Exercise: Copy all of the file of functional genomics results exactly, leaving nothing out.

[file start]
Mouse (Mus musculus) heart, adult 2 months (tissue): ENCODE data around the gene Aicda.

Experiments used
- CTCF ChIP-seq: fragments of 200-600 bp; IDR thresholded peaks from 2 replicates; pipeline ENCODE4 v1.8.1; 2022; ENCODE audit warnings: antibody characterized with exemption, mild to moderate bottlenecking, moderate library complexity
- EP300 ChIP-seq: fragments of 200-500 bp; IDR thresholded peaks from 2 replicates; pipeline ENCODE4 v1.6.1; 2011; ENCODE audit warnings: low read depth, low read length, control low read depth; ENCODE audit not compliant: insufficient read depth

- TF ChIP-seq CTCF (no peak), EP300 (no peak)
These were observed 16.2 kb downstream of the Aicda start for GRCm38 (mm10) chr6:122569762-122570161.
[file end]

Mouse (Mus musculus) heart, adult 2 months (tissue): ENCODE data around the gene Aicda.

Experiments used
- CTCF ChIP-seq: fragments of 200-600 bp; IDR thresholded peaks from 2 replicates; pipeline ENCODE4 v1.8.1; 2022; ENCODE audit warnings: antibody characterized with exemption, mild to moderate bottlenecking, moderate library complexity
- EP300 ChIP-seq: fragments of 200-500 bp; IDR thresholded peaks from 2 replicates; pipeline ENCODE4 v1.6.1; 2011; ENCODE audit warnings: low read depth, low read length, control low read depth; ENCODE audit not compliant: insufficient read depth

- TF ChIP-seq CTCF (no peak), EP300 (no peak)
These were observed 16.2 kb downstream of the Aicda start for GRCm38 (mm10) chr6:122569762-122570161.